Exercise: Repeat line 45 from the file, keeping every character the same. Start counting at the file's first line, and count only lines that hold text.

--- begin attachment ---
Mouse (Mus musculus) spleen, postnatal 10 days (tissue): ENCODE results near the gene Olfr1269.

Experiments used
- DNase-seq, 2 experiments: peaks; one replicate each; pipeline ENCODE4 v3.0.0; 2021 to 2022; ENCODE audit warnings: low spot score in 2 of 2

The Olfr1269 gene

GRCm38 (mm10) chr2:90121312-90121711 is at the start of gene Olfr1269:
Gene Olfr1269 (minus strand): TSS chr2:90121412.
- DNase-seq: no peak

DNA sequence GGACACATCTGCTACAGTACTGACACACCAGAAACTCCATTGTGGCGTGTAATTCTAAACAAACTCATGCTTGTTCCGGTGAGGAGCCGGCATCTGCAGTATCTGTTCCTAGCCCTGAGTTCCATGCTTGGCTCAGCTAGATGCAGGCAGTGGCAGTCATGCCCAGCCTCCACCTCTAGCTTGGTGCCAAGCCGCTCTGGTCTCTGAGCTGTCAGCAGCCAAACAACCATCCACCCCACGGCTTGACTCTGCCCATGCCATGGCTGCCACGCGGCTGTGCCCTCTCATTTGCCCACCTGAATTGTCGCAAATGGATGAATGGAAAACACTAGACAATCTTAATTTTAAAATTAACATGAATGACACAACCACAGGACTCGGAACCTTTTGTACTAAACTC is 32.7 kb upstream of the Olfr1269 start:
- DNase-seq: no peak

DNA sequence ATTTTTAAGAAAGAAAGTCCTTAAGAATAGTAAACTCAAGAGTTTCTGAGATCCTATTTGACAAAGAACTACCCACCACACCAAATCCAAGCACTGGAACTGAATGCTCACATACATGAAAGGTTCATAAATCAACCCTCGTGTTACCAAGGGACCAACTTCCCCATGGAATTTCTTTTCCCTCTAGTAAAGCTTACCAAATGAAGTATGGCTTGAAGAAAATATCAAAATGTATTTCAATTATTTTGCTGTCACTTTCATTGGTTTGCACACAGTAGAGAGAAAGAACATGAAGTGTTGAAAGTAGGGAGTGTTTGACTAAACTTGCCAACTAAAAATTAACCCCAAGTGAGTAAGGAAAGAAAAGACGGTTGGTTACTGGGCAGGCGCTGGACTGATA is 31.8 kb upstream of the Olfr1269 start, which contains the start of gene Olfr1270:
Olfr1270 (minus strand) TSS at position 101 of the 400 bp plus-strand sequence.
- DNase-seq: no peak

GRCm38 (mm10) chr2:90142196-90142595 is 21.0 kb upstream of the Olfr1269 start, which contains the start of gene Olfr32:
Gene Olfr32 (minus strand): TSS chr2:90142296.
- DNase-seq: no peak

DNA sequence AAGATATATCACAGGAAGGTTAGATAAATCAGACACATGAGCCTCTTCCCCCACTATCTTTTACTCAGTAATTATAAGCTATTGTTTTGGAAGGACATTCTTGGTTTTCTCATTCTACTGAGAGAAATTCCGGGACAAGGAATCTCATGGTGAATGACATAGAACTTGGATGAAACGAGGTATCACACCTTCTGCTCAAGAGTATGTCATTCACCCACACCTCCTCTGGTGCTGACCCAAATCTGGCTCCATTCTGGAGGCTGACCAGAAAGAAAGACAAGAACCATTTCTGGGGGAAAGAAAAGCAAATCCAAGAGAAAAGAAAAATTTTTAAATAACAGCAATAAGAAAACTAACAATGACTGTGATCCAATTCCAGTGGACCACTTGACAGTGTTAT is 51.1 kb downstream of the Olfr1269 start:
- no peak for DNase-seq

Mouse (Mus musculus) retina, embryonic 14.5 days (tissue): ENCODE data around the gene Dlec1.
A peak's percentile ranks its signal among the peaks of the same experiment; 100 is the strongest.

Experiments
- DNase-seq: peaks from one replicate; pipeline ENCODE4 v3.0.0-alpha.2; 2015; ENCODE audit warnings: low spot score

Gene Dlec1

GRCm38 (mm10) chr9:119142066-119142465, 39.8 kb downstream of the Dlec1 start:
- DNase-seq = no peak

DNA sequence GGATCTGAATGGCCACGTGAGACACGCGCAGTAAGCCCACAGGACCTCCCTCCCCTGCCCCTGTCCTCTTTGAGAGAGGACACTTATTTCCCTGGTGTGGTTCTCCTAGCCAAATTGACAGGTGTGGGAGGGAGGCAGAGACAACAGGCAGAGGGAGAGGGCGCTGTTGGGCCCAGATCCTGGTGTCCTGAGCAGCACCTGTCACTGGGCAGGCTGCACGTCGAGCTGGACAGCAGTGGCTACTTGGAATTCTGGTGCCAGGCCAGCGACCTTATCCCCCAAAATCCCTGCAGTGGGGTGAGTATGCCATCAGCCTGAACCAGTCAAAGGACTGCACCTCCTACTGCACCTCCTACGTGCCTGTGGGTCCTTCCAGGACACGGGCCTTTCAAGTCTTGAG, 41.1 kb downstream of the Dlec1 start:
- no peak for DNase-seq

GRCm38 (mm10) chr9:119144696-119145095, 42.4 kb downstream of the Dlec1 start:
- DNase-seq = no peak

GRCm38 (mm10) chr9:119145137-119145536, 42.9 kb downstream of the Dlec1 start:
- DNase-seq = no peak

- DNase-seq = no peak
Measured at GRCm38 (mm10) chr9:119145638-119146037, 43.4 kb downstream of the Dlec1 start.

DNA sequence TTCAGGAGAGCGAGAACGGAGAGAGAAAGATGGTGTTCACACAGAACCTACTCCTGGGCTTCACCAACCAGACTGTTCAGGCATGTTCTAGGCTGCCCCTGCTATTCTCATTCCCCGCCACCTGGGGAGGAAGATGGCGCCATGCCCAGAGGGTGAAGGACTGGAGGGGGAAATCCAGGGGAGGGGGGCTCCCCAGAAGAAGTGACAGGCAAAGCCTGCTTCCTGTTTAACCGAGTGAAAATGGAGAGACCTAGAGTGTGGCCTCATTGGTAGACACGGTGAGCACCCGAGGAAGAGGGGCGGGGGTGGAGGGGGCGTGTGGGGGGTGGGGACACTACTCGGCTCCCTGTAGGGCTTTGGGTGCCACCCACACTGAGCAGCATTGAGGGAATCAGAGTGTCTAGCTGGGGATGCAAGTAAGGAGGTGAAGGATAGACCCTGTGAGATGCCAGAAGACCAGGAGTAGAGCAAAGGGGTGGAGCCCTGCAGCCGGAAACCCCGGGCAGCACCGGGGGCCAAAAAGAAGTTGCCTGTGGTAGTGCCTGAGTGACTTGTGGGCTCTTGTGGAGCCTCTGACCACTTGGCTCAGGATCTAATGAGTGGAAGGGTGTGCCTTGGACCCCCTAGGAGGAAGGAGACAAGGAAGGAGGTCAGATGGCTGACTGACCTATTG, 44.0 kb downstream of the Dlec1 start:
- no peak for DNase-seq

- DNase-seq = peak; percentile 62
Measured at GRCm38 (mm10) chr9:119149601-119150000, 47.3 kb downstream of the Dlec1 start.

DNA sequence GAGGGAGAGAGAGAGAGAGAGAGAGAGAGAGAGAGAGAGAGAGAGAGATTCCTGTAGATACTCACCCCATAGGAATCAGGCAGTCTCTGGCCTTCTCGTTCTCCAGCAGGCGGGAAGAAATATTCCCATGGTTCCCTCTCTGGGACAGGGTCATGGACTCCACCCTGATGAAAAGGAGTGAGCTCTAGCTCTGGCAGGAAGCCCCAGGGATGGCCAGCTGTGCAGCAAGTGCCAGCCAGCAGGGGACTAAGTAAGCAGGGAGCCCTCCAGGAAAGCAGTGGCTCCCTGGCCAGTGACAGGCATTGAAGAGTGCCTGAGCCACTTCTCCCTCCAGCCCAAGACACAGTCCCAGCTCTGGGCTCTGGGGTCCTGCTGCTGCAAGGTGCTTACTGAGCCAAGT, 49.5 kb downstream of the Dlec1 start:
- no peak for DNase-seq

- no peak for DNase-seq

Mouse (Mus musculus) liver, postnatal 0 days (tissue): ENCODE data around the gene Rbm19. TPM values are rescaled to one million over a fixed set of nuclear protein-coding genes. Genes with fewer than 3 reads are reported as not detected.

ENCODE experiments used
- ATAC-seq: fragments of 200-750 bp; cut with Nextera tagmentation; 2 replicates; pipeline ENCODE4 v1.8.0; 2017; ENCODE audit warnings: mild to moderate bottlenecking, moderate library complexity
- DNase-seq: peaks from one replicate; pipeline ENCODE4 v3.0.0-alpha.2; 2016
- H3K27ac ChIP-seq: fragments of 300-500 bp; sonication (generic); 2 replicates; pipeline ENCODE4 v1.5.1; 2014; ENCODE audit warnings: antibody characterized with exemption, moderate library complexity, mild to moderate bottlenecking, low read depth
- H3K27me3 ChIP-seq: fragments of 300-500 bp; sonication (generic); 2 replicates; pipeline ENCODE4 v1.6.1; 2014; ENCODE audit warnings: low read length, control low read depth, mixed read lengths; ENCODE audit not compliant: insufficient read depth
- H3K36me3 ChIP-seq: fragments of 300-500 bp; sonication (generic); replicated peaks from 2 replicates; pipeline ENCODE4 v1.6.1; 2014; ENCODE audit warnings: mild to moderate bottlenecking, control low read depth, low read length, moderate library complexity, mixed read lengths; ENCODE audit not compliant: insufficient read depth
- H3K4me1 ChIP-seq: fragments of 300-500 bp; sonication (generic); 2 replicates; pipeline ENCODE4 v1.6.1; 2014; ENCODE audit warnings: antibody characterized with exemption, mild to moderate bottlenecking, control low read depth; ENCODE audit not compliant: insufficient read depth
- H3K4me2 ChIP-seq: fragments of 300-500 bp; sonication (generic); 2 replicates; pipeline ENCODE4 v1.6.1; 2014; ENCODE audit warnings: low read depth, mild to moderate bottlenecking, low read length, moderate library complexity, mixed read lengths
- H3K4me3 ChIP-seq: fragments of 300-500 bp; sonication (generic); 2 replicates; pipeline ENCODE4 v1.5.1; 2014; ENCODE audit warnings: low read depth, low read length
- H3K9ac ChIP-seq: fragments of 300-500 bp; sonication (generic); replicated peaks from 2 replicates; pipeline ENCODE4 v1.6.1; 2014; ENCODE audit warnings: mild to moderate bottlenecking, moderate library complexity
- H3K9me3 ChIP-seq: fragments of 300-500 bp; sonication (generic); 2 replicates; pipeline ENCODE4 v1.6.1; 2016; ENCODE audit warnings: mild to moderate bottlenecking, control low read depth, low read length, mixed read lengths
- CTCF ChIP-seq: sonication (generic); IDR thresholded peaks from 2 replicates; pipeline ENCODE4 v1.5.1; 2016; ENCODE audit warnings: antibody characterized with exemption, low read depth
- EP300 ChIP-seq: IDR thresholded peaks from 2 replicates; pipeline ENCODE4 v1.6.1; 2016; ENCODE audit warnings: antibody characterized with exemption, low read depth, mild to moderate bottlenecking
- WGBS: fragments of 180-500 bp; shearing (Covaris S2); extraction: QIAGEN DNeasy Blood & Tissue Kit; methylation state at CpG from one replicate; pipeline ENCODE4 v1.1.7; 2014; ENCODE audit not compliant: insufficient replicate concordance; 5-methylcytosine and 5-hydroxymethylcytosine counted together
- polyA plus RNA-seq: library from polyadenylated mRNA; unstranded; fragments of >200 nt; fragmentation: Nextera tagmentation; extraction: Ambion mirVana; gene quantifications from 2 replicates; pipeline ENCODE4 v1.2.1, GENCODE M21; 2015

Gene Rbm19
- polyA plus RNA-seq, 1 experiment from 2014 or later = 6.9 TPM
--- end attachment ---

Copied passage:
- H3K27me3 ChIP-seq: fragments of 300-500 bp; sonication (generic); 2 replicates; pipeline ENCODE4 v1.6.1; 2014; ENCODE audit warnings: low read length, control low read depth, mixed read lengths; ENCODE audit not compliant: insufficient read depth